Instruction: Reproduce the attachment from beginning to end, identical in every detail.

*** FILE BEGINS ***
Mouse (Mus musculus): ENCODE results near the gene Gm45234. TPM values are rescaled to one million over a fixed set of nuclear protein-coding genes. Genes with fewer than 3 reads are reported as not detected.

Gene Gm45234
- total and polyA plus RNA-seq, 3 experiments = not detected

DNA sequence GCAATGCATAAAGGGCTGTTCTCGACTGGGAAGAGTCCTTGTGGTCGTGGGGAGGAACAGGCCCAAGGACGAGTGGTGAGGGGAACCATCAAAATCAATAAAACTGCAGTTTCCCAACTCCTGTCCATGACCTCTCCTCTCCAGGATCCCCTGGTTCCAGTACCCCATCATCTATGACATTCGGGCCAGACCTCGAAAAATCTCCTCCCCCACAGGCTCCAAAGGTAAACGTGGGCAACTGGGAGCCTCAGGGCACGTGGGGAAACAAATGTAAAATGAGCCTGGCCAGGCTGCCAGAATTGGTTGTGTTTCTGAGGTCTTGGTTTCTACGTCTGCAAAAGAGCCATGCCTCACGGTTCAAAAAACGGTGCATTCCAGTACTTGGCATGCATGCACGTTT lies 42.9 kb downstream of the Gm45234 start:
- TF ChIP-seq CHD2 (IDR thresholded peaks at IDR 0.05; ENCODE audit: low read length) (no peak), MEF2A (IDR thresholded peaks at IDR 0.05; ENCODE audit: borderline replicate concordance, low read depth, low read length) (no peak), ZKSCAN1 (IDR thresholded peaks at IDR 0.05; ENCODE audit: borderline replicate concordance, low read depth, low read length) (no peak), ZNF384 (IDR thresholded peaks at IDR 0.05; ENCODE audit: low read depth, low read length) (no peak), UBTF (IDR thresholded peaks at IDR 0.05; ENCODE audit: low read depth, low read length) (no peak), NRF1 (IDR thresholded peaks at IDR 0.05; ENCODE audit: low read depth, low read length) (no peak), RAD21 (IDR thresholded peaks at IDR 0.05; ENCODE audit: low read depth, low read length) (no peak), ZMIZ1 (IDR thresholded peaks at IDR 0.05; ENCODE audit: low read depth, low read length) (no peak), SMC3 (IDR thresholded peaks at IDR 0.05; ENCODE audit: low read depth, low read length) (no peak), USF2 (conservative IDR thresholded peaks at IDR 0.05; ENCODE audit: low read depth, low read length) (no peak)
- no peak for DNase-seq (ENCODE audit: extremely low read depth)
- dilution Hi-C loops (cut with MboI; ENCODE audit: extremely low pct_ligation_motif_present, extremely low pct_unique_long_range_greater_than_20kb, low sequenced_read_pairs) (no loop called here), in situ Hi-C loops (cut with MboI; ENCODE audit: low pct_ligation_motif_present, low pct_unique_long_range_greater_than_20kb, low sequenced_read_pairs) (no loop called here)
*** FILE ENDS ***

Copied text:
Mouse (Mus musculus): ENCODE results near the gene Gm45234. TPM values are rescaled to one million over a fixed set of nuclear protein-coding genes. Genes with fewer than 3 reads are reported as not detected.

Gene Gm45234
- total and polyA plus RNA-seq, 3 experiments = not detected

DNA sequence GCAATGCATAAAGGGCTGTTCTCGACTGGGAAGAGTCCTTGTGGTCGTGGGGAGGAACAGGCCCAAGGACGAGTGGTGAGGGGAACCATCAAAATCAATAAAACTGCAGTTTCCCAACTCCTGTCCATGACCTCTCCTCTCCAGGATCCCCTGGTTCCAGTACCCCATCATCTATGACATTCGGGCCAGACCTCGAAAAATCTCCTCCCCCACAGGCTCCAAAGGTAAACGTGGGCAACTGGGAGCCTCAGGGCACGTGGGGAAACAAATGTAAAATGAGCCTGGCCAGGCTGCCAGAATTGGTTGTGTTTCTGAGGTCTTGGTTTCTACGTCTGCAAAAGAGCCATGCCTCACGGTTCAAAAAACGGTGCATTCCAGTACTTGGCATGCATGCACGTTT lies 42.9 kb downstream of the Gm45234 start:
- TF ChIP-seq CHD2 (IDR thresholded peaks at IDR 0.05; ENCODE audit: low read length) (no peak), MEF2A (IDR thresholded peaks at IDR 0.05; ENCODE audit: borderline replicate concordance, low read depth, low read length) (no peak), ZKSCAN1 (IDR thresholded peaks at IDR 0.05; ENCODE audit: borderline replicate concordance, low read depth, low read length) (no peak), ZNF384 (IDR thresholded peaks at IDR 0.05; ENCODE audit: low read depth, low read length) (no peak), UBTF (IDR thresholded peaks at IDR 0.05; ENCODE audit: low read depth, low read length) (no peak), NRF1 (IDR thresholded peaks at IDR 0.05; ENCODE audit: low read depth, low read length) (no peak), RAD21 (IDR thresholded peaks at IDR 0.05; ENCODE audit: low read depth, low read length) (no peak), ZMIZ1 (IDR thresholded peaks at IDR 0.05; ENCODE audit: low read depth, low read length) (no peak), SMC3 (IDR thresholded peaks at IDR 0.05; ENCODE audit: low read depth, low read length) (no peak), USF2 (conservative IDR thresholded peaks at IDR 0.05; ENCODE audit: low read depth, low read length) (no peak)
- no peak for DNase-seq (ENCODE audit: extremely low read depth)
- dilution Hi-C loops (cut with MboI; ENCODE audit: extremely low pct_ligation_motif_present, extremely low pct_unique_long_range_greater_than_20kb, low sequenced_read_pairs) (no loop called here), in situ Hi-C loops (cut with MboI; ENCODE audit: low pct_ligation_motif_present, low pct_unique_long_range_greater_than_20kb, low sequenced_read_pairs) (no loop called here)